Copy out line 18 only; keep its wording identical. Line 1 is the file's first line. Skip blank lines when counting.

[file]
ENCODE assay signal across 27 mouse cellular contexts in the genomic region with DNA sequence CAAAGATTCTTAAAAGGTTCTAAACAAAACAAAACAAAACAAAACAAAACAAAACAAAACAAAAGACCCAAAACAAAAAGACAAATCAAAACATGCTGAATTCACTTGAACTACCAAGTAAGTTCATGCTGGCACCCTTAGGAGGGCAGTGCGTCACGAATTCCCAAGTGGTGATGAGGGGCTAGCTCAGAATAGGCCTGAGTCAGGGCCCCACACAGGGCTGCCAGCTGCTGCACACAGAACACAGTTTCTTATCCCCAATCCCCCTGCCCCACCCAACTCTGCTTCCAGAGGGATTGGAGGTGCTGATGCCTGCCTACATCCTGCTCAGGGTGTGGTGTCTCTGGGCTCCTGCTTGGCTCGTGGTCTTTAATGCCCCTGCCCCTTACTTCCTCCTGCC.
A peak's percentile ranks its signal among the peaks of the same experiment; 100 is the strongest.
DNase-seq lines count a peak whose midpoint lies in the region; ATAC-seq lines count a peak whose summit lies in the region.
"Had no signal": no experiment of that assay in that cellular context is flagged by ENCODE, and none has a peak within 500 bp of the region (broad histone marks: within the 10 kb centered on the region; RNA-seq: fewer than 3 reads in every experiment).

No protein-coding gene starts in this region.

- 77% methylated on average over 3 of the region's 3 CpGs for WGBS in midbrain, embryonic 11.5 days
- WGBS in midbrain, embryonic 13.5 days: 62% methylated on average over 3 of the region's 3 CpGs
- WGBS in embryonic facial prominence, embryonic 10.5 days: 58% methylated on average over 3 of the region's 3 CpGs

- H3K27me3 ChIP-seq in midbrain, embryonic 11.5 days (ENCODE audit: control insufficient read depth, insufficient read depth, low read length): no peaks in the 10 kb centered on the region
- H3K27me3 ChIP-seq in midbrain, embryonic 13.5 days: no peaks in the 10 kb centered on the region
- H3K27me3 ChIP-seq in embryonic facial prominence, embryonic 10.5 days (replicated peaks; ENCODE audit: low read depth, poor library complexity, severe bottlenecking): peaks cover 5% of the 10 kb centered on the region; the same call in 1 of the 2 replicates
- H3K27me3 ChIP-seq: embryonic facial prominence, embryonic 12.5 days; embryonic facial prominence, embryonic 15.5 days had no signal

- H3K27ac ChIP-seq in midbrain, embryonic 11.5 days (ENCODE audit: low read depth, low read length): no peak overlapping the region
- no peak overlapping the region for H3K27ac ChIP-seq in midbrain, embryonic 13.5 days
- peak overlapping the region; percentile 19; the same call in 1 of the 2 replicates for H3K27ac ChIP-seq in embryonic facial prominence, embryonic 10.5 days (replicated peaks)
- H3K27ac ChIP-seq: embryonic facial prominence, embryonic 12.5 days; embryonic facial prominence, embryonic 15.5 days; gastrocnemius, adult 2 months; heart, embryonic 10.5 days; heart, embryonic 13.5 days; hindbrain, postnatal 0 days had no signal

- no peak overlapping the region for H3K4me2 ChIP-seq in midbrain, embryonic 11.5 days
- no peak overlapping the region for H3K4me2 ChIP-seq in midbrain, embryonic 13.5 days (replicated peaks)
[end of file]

- no peak overlapping the region for H3K4me2 ChIP-seq in midbrain, embryonic 13.5 days (replicated peaks)